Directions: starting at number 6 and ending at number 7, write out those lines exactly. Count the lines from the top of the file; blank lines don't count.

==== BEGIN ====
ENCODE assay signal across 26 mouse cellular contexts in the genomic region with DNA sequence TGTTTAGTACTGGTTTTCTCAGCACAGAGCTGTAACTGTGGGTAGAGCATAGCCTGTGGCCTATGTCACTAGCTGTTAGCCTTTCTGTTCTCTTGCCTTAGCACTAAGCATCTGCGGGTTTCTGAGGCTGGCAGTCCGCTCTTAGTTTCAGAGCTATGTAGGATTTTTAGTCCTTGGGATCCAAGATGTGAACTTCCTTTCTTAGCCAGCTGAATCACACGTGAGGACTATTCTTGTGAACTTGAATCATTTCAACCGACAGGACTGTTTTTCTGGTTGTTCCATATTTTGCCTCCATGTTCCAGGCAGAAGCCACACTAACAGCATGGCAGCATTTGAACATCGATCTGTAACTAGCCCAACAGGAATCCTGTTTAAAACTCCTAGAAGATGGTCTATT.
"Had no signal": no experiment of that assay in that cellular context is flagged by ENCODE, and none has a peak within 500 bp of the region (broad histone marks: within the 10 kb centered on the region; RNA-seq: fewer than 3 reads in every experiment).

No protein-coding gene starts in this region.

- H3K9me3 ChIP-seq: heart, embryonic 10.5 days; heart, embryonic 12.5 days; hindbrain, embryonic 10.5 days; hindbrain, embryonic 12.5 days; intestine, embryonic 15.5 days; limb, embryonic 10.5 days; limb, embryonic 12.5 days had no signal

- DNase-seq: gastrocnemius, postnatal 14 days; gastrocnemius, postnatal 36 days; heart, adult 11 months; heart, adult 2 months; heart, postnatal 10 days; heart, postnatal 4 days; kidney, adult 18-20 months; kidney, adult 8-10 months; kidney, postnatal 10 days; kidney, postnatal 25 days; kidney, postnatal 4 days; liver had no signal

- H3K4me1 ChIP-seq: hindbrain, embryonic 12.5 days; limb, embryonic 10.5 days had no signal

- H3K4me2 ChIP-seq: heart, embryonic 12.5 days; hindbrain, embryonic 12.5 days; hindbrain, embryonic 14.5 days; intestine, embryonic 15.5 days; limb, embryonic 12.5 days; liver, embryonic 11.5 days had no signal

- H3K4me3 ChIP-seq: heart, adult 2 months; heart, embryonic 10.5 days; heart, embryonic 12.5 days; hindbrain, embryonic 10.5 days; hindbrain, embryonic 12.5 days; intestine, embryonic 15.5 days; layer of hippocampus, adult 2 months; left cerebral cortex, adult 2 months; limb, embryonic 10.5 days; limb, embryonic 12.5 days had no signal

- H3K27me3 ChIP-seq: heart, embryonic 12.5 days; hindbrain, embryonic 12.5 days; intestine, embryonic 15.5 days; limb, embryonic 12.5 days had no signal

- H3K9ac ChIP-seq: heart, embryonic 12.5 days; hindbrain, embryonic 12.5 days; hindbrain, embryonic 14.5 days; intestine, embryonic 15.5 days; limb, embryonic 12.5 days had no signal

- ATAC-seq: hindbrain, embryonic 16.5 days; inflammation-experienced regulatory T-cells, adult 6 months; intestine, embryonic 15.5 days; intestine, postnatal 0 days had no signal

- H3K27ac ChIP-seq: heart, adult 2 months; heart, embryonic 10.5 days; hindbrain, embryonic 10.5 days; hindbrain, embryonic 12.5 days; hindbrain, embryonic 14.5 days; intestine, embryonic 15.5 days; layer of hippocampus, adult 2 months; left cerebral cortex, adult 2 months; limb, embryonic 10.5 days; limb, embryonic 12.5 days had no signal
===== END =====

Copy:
- H3K4me1 ChIP-seq: hindbrain, embryonic 12.5 days; limb, embryonic 10.5 days had no signal

- H3K4me2 ChIP-seq: heart, embryonic 12.5 days; hindbrain, embryonic 12.5 days; hindbrain, embryonic 14.5 days; intestine, embryonic 15.5 days; limb, embryonic 12.5 days; liver, embryonic 11.5 days had no signal